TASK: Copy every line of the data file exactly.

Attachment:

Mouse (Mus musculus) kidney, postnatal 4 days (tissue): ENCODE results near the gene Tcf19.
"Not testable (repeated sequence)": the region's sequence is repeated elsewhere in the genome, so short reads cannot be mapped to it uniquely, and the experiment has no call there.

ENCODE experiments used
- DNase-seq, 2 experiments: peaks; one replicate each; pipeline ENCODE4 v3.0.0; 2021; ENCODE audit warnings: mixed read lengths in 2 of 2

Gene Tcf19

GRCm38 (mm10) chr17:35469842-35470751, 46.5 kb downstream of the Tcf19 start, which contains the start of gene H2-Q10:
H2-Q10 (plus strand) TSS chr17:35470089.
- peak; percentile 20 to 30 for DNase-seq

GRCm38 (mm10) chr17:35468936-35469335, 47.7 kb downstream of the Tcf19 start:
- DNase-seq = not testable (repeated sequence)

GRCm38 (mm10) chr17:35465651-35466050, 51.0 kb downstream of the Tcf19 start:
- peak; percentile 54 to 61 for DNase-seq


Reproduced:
Mouse (Mus musculus) kidney, postnatal 4 days (tissue): ENCODE results near the gene Tcf19.
"Not testable (repeated sequence)": the region's sequence is repeated elsewhere in the genome, so short reads cannot be mapped to it uniquely, and the experiment has no call there.

ENCODE experiments used
- DNase-seq, 2 experiments: peaks; one replicate each; pipeline ENCODE4 v3.0.0; 2021; ENCODE audit warnings: mixed read lengths in 2 of 2

Gene Tcf19

GRCm38 (mm10) chr17:35469842-35470751, 46.5 kb downstream of the Tcf19 start, which contains the start of gene H2-Q10:
H2-Q10 (plus strand) TSS chr17:35470089.
- peak; percentile 20 to 30 for DNase-seq

GRCm38 (mm10) chr17:35468936-35469335, 47.7 kb downstream of the Tcf19 start:
- DNase-seq = not testable (repeated sequence)

GRCm38 (mm10) chr17:35465651-35466050, 51.0 kb downstream of the Tcf19 start:
- peak; percentile 54 to 61 for DNase-seq